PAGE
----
Migrant domestic workers in Qatar are powerless in the face of widespread abuse, according to Amnesty International. The human rights group has called on the country to extend labor protections to household servants.
Last year, reports of deadly accidents and inhumane working conditions at World Cup construction sites in Qatar sparked an international outcry. But another group of migrant workers also faces hardship in the Gulf kingdom, according to Amnesty International.In a report published on Wednesday, the London-based human rights group sheds light on the plight of domestic workers in Qatar.
In a series of interviews, the victims describe a horrifying situation. They tell a story of extremely low wages, 100-hour workweeks, virtually no breaks or holidays, little sleep, and humiliation and violence at the hands of their employers.
"The working conditions are very harsh for domestic workers," Regina Spöttl, Amnesty's Qatar expert, told DW.
More than 130,000 foreign nationals - primarily from South and Southeast Asia - work in Qatar as cleaners, cooks, babysitters, drivers and gardeners. Around 84,000 of them are women while 48,000 are men. They work for Qataris, Europeans, Americans, Asians, and Africans.
Reports of rape and assault
For the report "My Sleep is My Break," Amnesty interviewed 52 female domestic workers from October 2012 until March 2013. The human rights group also spoke with the authorities, particularly the Interior and Labor Ministries as well as the embassies of the women's home countries.
The women reported being beaten, pulled by the hair, and pushed down flights of steps. An Indonesian woman had scars from knife wounds and a burn from a clothing iron, which was pressed against her chest. Three women said they had been raped.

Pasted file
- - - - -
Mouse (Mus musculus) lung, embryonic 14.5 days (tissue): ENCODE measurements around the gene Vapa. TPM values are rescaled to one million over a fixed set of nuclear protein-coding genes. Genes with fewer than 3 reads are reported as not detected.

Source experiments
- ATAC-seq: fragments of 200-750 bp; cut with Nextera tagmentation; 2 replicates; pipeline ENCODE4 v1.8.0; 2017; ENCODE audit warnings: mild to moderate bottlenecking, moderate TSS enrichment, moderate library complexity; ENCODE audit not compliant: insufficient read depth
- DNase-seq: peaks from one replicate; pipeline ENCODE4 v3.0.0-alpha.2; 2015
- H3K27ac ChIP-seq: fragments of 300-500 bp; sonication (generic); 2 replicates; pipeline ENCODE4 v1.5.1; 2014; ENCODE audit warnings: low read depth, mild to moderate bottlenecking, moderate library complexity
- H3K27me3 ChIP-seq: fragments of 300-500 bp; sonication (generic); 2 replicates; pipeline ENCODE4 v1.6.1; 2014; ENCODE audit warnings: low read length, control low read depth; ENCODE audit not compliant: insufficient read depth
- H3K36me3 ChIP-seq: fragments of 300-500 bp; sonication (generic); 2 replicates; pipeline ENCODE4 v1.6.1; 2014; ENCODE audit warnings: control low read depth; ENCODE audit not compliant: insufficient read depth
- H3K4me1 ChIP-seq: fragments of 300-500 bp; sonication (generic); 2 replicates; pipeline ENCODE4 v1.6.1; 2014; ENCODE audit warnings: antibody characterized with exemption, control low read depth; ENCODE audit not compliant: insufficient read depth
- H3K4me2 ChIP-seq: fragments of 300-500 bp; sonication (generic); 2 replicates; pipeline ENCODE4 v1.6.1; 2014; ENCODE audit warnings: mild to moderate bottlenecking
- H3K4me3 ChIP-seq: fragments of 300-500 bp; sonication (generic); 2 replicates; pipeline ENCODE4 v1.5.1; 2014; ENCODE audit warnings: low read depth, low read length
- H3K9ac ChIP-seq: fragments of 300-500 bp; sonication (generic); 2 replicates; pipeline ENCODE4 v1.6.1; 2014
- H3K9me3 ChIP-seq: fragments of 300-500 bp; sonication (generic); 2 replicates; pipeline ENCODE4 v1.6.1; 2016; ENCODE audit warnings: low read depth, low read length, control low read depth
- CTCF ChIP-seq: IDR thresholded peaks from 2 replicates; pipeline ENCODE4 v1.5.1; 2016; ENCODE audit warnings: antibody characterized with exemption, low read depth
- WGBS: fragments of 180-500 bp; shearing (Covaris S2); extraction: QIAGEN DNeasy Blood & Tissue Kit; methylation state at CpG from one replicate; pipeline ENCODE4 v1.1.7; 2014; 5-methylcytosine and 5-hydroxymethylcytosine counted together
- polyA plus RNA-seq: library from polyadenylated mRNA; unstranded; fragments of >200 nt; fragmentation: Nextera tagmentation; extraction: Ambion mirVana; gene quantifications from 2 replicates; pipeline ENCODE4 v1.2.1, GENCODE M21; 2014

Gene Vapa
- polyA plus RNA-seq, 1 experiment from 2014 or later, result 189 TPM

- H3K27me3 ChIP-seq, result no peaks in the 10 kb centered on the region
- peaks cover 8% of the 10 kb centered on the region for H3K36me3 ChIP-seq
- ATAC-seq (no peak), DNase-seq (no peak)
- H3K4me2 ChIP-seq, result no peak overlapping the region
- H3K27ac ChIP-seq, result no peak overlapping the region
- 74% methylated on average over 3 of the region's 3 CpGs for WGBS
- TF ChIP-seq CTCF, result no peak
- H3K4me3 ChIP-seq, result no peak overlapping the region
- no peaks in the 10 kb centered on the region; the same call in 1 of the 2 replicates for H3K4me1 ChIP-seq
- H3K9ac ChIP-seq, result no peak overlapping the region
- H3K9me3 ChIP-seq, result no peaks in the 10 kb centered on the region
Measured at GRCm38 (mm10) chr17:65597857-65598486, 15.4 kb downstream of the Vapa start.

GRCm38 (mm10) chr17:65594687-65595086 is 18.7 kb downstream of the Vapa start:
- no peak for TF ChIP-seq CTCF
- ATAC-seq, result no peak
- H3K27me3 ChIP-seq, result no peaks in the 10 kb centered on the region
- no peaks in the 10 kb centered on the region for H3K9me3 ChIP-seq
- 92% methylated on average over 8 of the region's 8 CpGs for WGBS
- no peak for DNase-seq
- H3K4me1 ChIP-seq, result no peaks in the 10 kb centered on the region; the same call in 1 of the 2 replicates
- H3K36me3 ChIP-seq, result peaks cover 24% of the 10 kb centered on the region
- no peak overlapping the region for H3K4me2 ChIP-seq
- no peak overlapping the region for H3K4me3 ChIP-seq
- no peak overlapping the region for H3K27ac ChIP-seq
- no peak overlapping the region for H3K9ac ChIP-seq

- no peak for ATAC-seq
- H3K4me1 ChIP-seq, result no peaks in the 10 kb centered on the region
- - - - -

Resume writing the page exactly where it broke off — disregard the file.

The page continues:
"Charges are rarely pressed in cases of rape, because the women fear that they will be viewed as offenders instead of victims," Spöttl said. "They are often accused of having behaved in a lewd manner."
At the mercy of employers
Although a survey of 52 domestic workers may be a small sample, the women's stories are relevant and meaningful, Spöttl said. She estimated that around half of all migrant domestic workers in Qatar are subject to some sort of abuse.
The embassies of their home countries receive several dozen complaints a week. Meanwhile, the Qatar Foundation for Combating Human Trafficking (QFCHT) registered between 200 and 300 telephone complaints per month in 2013.
Agencies recruit the migrants in their home countries, deceiving them about what kind of life they can expect in Qatar. The migrants often cannot even read their work contracts, which are written in Arabic. They also have no freedom of movement, because they are legally bound to so-called "sponsors."
"Through the sponsor law, they are at the mercy of their employers," Spöttl said. That's because domestic workers are not allowed to change jobs or leave the country without the permission of their sponsors, normally the head of the host family. If they try to leave or change jobs without permission, they can be prosecuted.
There are labor laws in Qatar that limit working hours and guarantee holidays as well as the right to file complaints about job conditions. But the laws don't apply to domestic workers.
Qatar promises improvements
Amnesty and other human rights groups have called on the Qatari government to extend protections provided by labor laws to domestic workers and to abolish - or fundamentally reform - the sponsor system. Women who flee their employers should not be treated as criminals and domestic violence should be punished, Amnesty added.
Human rights organizations like Amnesty have repeatedly expressed their concerns directly to Qatar and the other Gulf states about the hardships faced by foreign workers. But so far, the political pressure on the Qatari government has not been strong enough. Even after the revelations about the catastrophic work conditions at the World Cup construction sites, the Qatari government still has not made any fundamental changes.
"Qatar's government simply doubled the number of inspectors that go to the workplace and check if the labor laws are being implemented," Spöttl said. Although the Organizing Committee for the FIFA World Cup drafted working standards, these only apply to workers on the aforementioned construction sites.
In response to the abuses documented in Amnesty's report, the Qatari government has promised to improve migrant domestic workers' difficult conditions, according to Spöttl. But so far, no concrete action has been taken.